Three former Labour MPs have been banned from standing in the upcoming general election.
Labour’s governing body, the National Executive Committee (NEC), has ruled Chris Williamson, Stephen Hepburn and Roger Godsiff cannot stand as candidates in the December poll.
The party will select alternative candidates to stand in their former constituencies.
Mr Williamson, MP for Derby North, was suspended from the party in February for claiming Labour had been “too apologetic” over anti-Semitism allegations.
But he was readmitted to the party and given a formal warning following a hearing of a National Executive Committee (NEC) anti-Semitism panel in June – leading to outcry from MPs and Jewish groups.
He was suspended again in July after a second panel found the decision to reinstate him “cannot safely stand”.
Mr Hepburn, who represents Jarrow in Gateshead, had the whip withdrawn last month following a complaint of sexual harassment.
The party rules state individuals suspended from the party are not eligible to be Labour candidates.
And finally, Mr Godsiff, who was rebuked by Labour’s chief whip Nick Brown for his position on LGBT+ rights, was undergoing a re-selection process when the election was called.
It is understood the chief whip recommended Mr Godsiff, MP for Birmingham Hall Green, should not be backed to stand in the election.
Board of Deputies of British Jews president Marie van der Zyl called on Labour to expel Mr Williamson from the party after making the “correct” decision to stop him standing again.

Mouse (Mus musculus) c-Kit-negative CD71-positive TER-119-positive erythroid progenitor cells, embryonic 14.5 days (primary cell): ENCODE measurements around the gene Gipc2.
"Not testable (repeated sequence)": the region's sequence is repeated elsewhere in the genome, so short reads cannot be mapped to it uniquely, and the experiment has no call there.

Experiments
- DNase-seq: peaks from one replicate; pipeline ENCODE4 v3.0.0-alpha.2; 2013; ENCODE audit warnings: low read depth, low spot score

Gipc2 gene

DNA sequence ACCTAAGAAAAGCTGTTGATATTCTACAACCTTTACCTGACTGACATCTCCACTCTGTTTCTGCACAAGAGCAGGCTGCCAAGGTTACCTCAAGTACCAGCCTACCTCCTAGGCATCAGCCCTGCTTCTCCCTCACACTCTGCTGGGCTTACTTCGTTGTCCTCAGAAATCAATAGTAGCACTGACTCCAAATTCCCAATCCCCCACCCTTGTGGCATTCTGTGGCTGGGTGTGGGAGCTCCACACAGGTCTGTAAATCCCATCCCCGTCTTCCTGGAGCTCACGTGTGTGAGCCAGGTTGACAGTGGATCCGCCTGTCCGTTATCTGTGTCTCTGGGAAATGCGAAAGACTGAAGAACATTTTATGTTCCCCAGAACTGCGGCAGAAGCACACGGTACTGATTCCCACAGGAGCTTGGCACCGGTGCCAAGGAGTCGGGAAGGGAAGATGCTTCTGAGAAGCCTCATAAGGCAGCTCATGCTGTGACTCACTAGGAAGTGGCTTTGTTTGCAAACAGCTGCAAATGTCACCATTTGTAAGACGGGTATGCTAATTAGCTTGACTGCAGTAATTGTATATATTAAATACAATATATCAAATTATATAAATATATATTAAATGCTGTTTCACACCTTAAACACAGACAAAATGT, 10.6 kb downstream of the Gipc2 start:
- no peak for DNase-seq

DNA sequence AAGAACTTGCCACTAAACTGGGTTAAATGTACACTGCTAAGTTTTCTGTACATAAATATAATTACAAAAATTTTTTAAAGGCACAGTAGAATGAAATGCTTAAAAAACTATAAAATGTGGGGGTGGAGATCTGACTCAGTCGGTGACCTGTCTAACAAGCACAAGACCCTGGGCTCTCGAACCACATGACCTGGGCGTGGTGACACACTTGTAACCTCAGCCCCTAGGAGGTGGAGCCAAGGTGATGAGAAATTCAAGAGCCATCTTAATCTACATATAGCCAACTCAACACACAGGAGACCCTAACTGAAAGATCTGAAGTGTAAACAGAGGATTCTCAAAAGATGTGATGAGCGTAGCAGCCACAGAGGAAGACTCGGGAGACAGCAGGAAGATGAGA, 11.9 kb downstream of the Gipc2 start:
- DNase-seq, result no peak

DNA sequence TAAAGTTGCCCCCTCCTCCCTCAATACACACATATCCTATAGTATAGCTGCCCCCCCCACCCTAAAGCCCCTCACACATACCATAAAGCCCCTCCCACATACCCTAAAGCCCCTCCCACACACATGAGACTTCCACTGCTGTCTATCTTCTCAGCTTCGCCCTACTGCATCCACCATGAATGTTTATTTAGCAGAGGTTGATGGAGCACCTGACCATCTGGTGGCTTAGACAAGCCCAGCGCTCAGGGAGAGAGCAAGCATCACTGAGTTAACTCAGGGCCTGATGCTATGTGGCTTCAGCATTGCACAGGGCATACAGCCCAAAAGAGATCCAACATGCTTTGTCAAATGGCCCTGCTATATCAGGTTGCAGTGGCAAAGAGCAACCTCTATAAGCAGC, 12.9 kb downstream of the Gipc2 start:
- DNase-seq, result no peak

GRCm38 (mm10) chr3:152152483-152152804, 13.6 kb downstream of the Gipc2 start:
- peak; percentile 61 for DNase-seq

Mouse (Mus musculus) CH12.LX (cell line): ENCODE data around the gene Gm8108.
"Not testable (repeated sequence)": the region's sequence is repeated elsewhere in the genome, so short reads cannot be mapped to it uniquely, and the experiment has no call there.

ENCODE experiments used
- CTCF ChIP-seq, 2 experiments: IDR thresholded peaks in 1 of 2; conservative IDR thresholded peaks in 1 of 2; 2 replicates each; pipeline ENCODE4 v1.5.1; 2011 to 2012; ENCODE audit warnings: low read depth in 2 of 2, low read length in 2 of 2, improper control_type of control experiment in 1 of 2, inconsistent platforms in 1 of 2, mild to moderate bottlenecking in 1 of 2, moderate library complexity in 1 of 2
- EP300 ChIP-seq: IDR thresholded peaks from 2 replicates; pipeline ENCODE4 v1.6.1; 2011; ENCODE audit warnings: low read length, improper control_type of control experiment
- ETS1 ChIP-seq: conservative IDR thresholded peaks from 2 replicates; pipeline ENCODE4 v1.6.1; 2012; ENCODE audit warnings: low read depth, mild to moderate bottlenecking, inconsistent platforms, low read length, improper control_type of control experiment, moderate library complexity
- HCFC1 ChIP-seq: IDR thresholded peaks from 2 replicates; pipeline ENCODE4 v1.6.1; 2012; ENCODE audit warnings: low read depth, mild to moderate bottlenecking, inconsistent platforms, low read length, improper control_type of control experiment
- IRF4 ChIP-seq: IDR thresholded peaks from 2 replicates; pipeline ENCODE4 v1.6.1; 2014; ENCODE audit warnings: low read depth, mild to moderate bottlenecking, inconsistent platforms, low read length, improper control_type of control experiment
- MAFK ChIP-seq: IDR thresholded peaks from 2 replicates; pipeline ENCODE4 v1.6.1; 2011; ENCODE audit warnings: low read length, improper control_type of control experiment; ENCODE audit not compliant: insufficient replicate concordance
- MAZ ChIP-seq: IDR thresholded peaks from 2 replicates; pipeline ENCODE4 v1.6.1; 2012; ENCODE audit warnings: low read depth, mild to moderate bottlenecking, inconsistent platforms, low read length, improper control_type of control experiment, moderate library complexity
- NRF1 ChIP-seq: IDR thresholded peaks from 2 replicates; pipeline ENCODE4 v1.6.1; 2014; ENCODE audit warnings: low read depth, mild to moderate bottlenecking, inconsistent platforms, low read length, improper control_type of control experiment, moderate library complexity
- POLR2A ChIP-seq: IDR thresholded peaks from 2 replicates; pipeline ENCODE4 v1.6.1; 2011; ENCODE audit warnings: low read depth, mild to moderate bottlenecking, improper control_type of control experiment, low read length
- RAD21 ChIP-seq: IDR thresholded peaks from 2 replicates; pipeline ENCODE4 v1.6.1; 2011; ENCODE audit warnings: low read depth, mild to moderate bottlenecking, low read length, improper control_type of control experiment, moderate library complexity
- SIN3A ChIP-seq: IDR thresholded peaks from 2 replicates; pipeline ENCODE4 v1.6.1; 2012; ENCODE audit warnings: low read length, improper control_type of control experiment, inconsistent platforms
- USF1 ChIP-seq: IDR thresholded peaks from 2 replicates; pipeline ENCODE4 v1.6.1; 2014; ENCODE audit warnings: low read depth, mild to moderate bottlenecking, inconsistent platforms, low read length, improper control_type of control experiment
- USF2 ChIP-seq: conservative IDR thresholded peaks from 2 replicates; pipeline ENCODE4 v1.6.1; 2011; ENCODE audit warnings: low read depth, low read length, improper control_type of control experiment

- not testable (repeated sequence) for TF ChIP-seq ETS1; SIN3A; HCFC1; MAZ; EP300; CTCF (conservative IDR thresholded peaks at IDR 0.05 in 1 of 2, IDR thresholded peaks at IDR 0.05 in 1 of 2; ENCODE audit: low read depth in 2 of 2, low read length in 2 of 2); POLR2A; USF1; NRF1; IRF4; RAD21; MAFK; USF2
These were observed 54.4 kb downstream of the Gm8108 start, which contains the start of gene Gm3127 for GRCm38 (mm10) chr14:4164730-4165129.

She said: “The NEC ruling to bar Chris Williamson MP from standing again in Derby North is the correct one. However this is not enough.
“Labour’s leadership must now stop dragging their feet and act immediately to expel from the party this disgraced politician who has baited the Jewish community for far too long.”
Labour Against Antisemitism’s Fiona Sharpe criticised the NEC, saying the decision was “too late in coming and totally inadequate”.
She said:”Mr Williamson should have been expelled from the Labour Party years ago, when his views first started appearing in public.
“Instead the Labour Party appeared to drag its feet and, in our opinion, failed to take the appropriate action – an appalling demonstration of the alleged institutional racism now being investigated by the Equalities and Human Rights Commission.
“Acting at the 11th hour in this haphazard way just appears to show that the Labour Party can’t be trusted to protect the minority communities it purports to stand up for.”